By extending the root absorbing area, AMF increases the total absorption surface of inoculated plants and thus improves plant access to nutrients, particularly those whose ionic forms have a poor mobility rate or those which are present in low concentration in the soil solution . It is calculated that the rate of water transport from external hyphae to the root ranges from 0.1  to 0.76 μL H2O h−1 per hyphal infection point . Furthermore, AMF contributes approximately 20% to total plant water uptake , highlighting the role of the symbiosis in the water status of host plants. AMF significantly improved Cucurbita maxima growth and metabolism, such as the concentrations of fat, crude protein, crude fiber, and carbohydrates in shoot and root systems of inoculated plants compared to control treatment . Inoculation with this fungus significantly increased plant growth as well as phytochemical constituents such as sugar, protein, phenol, tannin, and flavonoid content . In watermelon (Citrullus lunatus Thunb.), mycorrhizal colonization was found to improve not only the plant yield and water use efficiency but also the quality of the fruits . Similar results were obtained in mycorrhizal tomato plants with an increase in the concentrations of sugars, organic acids, and vitamin C in fruits . It has been demonstrated by  that AMF improved peach seedlings’ performance under the potted conditions, and also significantly elevated K, Mg, Fe, and Zn concentrations in leaves and roots, Ca concentration in leaves, Cu and Mn concentrations in roots, which were obviously dependent on the AMF species. Compared to three AMF ([Funneliformis mosseae (T.H. Nicolson & Gerd.) C. Walker & A. Schüßler 2010, Glomus versiforme (P. Karst.) S.M. Berch 1983, and Paraglomus occultum (C. Walker) J.B. Morton & D. Redecker 2001), F. mosseae exhibited the best mycorrhizal efficiency on growth and nutrient acquisition of peach seedlings . Compared to uninoculated plants, AMF inoculation had positive effects on the growth of carrot and sorghum . In carrot, Scutellospora heterogama (T.H. Nicolson & Gerd.) C. Walker & F.E. Sanders 1986, Acaulospora longula Spain & N.C. Schenck 1984, and F. mosseae had a positive effect on the growth of the host, whereas AMF had only weak effects on the growth of red pepper and leek .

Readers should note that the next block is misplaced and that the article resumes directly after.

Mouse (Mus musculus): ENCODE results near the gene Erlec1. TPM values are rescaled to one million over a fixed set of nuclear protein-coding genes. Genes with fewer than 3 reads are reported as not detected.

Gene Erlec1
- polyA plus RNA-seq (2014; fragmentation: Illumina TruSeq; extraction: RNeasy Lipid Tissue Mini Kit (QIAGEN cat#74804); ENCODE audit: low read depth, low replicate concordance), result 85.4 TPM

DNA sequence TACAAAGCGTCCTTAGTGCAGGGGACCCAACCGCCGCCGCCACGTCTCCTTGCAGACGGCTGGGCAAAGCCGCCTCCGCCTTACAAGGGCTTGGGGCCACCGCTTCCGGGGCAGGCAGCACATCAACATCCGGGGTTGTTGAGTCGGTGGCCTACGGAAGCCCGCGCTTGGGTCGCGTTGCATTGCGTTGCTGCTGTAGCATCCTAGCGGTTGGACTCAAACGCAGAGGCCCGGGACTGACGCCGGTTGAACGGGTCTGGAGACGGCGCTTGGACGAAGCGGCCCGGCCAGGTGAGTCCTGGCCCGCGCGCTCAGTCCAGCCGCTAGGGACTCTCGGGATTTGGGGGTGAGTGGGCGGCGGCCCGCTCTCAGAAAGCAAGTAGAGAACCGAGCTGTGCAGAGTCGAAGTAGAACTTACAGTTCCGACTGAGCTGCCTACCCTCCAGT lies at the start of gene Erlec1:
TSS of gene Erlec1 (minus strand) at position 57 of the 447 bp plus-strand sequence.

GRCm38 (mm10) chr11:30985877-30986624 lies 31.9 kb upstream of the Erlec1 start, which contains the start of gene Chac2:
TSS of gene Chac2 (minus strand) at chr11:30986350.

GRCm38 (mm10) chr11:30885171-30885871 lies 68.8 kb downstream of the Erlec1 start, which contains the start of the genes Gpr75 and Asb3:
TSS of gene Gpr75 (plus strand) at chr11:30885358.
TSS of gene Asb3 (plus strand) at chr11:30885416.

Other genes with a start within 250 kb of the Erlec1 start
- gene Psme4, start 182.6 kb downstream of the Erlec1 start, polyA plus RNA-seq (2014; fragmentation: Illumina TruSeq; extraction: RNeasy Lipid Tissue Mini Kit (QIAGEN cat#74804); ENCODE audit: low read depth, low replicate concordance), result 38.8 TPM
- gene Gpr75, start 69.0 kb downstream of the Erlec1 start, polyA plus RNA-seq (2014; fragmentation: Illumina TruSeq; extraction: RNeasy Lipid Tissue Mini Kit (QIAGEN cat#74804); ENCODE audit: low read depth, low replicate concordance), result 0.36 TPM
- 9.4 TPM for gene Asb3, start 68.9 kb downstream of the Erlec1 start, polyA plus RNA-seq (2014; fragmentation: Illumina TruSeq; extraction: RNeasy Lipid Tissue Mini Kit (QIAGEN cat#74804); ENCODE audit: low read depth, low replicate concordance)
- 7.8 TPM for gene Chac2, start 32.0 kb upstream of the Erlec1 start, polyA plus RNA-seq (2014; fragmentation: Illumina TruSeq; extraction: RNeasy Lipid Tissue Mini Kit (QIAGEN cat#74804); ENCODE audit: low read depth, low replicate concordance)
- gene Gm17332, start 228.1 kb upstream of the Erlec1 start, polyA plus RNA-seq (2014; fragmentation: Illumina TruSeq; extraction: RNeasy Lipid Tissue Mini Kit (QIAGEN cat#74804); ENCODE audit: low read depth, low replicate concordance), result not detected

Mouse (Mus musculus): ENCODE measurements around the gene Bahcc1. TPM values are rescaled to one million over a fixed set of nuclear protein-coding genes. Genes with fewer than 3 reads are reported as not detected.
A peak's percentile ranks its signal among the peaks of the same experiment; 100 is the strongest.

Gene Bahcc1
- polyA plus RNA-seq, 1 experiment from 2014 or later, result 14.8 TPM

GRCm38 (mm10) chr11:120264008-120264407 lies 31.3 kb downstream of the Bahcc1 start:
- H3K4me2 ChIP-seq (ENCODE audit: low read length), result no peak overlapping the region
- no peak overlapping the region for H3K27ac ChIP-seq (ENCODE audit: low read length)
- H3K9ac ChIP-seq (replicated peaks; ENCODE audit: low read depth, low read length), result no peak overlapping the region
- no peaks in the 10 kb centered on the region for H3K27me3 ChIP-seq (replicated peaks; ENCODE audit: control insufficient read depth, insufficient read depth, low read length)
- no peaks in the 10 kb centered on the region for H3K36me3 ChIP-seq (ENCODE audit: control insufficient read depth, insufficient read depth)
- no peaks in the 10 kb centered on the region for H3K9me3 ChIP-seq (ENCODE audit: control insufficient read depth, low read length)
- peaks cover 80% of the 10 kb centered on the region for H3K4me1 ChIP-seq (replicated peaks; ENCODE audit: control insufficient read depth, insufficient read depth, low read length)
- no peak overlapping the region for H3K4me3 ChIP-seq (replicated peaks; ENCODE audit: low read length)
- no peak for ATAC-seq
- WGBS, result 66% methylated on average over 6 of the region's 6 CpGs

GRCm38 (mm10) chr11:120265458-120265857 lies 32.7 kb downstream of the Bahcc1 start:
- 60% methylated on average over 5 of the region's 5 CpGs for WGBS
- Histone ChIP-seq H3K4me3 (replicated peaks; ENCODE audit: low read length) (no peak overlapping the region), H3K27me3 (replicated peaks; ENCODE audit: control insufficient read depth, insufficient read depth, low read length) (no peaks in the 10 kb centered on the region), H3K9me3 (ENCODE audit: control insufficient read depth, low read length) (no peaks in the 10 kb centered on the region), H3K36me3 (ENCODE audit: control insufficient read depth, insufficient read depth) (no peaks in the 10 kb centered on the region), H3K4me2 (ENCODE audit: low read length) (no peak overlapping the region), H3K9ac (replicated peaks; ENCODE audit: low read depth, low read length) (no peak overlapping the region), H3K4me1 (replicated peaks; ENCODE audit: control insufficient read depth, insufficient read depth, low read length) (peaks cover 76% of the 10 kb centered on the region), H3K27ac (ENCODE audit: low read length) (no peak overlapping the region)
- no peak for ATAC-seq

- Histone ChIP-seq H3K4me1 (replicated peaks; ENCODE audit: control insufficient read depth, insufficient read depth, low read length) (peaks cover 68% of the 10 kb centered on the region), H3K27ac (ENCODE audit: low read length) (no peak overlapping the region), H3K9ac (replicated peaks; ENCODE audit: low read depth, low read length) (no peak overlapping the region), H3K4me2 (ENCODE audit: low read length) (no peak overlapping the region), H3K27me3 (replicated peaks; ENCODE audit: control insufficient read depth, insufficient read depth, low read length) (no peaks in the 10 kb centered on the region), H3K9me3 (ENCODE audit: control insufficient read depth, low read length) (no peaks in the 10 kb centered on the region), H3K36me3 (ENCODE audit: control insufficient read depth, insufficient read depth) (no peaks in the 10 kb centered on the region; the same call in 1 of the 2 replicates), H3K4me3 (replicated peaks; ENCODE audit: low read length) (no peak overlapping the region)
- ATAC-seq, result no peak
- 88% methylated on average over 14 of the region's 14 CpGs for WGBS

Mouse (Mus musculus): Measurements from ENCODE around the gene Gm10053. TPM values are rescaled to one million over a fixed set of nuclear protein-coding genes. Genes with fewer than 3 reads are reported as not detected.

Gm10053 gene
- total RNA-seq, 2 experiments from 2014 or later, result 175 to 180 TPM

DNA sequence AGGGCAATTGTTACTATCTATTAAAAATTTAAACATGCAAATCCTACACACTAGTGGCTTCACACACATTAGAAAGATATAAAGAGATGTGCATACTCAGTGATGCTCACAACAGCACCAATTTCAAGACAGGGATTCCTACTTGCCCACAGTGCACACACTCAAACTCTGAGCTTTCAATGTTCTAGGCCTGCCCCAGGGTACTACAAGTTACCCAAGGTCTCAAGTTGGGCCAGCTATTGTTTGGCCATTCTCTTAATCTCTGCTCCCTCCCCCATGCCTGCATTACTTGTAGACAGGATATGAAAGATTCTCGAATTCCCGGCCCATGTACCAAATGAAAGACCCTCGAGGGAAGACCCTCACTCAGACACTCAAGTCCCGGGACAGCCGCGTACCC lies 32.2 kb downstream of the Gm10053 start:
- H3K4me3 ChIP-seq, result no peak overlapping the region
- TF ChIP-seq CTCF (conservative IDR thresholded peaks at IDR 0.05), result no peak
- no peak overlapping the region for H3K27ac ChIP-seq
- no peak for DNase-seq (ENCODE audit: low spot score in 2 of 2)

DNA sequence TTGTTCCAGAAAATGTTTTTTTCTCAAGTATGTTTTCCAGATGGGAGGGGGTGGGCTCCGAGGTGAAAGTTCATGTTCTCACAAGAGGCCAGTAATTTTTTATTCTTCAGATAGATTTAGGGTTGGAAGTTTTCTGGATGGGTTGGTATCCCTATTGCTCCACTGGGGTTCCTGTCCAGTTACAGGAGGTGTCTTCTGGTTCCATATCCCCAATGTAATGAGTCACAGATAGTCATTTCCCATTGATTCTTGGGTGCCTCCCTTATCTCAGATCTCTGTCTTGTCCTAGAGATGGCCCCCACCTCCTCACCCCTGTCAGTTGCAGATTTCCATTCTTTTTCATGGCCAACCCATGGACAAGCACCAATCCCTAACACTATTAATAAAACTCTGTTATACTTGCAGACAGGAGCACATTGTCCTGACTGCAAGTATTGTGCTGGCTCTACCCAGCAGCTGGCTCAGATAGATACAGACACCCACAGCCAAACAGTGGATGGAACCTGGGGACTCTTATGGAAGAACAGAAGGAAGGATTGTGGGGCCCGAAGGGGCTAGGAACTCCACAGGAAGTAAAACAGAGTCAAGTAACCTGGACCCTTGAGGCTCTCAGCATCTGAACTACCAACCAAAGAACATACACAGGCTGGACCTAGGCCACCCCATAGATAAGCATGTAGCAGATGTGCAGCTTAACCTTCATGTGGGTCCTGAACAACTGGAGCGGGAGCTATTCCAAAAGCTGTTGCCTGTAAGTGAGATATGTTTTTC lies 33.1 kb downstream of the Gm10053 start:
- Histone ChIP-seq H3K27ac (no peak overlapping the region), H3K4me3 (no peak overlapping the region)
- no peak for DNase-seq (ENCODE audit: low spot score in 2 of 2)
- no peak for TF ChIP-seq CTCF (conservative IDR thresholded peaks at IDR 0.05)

Therefore, it is important to mention that the extent to which a host plant benefits vary with the AMF species used ; and macro and micro-nutrients uptake could depend partly not only on the fungal partner but also on the host plant . A study carried out by  indicates that the contribution of the mycorrhizal pathway to nutrient acquisition also depends on fungal effects on the activity of the plant pathway and on the efficiency with which both partners interact and exchange nutrients across the mycorrhizal interface . For various crops such as sweet potato  or pepper plant , the beneficial effect on plant nutrient content has also been shown to be dependent on fungal diversity.
A similar positive effect was reported in sorghum with an enhancement of plant height, the number of leaves, biomass, total nitrogen, phophorus and potassium uptake . Although, among some species of native AMF tested (Glomus aggregatum N.C. Schenck & G.S. Sm 1982, F. mosseae, Acaulospora longula, and Acaulospora scrobiculata Trappe 1977) some species like Acaulospora scrobiculata are more efficient for improvement of all these parameters in sorghum . The effect of an AMF, F. mosseae was examined regarding the morphological and biochemical properties of different genotypes of the medicinal plant W. somnifera, commonly called Ashwagandha . In addition, several studies reported that the responses of plants to colonization by AMF vary depending on inoculum composition, and a combination of mycorrhizal fungi is more effective than a monospecific inoculum .